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Physician burnout in the United States has been a serious problem for some time. A recent study published in the Archives of Internal Medicine, entitled, Burnout and Satisfaction With Work-Life Balance Among US Physicians Relative to the General US Population, looked at the recent rates of physician burnout in the United States by specialty and compared physicians with US workers in other fields. The study found that almost one in two doctors show symptoms of burnout. It also found that “physicians in specialties at the front line of care seem to be at greatest risk”-“emergency medicine, general internal medicine and family medicine.” It is no wonder that there are such high rates of burnout among physicians since they are consistently faced with several responsibilities such as seeing many patients daily, returning phone calls, and reviewing test results.
Physician burnout is a condition described as a state of mental, emotional, and physical exhaustion due to a lot of stress in the workplace. It can make an individual feel like they are disengaged from work, can cause a loss of interest in work, and can make that person feel a low sense of personal accomplishment. Some other signs and symptoms of burnout may include change in appetite or sleep habits, procrastination, and frequent headaches. Some of the harmful personal effects for doctors as a result are contributions to broken relationships, excessive alcohol or drug use, and in extreme cases, suicide.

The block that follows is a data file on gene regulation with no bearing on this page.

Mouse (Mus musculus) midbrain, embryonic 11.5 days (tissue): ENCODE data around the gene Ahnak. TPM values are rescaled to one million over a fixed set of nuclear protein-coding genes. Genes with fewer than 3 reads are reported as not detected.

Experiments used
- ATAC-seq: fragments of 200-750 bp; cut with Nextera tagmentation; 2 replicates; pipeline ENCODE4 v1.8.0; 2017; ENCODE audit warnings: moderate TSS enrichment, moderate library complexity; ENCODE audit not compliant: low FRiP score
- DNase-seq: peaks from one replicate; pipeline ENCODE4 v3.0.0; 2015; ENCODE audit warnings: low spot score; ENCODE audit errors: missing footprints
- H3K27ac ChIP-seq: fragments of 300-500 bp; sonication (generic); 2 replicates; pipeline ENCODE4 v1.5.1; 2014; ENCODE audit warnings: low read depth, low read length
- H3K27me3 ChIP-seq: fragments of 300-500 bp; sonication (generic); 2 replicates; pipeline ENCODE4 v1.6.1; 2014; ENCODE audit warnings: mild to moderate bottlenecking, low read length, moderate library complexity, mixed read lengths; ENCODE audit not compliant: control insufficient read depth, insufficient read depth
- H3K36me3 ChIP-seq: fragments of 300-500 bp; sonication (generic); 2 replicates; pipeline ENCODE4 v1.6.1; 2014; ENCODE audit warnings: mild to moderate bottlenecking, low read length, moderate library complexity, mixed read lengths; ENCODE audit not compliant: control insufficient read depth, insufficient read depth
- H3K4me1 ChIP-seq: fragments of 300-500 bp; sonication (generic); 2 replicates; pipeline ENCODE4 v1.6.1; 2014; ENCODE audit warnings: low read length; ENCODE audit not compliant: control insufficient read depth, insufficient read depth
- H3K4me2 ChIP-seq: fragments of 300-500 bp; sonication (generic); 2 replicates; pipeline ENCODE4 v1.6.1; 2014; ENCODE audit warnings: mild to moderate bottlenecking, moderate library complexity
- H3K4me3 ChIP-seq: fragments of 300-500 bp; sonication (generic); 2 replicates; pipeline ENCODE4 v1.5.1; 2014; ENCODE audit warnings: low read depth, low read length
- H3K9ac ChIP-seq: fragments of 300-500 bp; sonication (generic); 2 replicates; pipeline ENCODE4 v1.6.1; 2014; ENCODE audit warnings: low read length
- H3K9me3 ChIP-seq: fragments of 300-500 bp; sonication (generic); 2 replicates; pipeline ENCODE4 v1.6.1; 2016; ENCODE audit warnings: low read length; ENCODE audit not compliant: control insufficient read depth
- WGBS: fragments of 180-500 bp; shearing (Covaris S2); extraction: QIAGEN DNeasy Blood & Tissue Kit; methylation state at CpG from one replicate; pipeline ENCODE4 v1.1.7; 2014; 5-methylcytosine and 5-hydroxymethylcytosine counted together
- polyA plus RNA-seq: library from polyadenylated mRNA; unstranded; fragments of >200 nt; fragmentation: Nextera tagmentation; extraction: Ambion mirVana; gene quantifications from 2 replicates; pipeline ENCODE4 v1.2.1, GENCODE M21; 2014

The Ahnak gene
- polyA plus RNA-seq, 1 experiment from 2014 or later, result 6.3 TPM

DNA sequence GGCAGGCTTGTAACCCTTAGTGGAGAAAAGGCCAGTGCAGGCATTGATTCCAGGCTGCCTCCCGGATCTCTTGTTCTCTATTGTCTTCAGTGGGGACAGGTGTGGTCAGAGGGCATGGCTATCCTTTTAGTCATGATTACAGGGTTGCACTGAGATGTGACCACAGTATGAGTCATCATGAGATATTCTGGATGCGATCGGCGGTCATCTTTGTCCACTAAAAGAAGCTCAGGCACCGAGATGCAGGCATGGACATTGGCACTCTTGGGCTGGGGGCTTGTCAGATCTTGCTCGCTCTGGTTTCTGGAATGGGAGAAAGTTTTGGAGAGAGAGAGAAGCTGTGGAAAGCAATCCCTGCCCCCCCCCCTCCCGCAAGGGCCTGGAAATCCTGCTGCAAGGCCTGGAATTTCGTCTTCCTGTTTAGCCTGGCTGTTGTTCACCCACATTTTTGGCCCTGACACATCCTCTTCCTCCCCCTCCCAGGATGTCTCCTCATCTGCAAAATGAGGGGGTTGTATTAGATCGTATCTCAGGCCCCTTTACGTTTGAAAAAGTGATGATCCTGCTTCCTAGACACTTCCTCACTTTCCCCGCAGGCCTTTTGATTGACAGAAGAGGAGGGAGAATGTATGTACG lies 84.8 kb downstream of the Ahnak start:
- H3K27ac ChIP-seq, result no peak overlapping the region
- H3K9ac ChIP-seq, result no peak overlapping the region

In order to prevent burnout among physicians, there must be an effective work-life balance which consists of learning how to manage stress; adopting healthy eating, exercising, and sleeping habits; finding time to spend with family and friends; and setting limits. A couple of ways in which burnout can be managed are to take a break and ask for help. Although these sound like two easy things to do, the doctor must realize this on their own before the situation gets worse.
Burnout just doesn’t affect physicians; it also affects other members of the health care workforce such as nurses, nurse practitioners, and other behavioral and primary care providers. In addition to the workforce, patients under the care of these health professionals are impacted as well. For instance, a doctor may not perform a service well if they have lost enthusiasm for work due to burnout, which could lead to medical errors and reduced quality of care for the patient.
Under the Affordable Care Act, these primary care doctors are faced with the challenge of accepting a larger patient population while improving the quality of care and reducing costs to prevent patients from entering the hospital. With this added pressure, physician burnout is highly likely to increase in the US. In order to ensure this new patient population gets the care they need and that physicians are prepared to deal with this change, prevention and treatment of physician burnout must be key.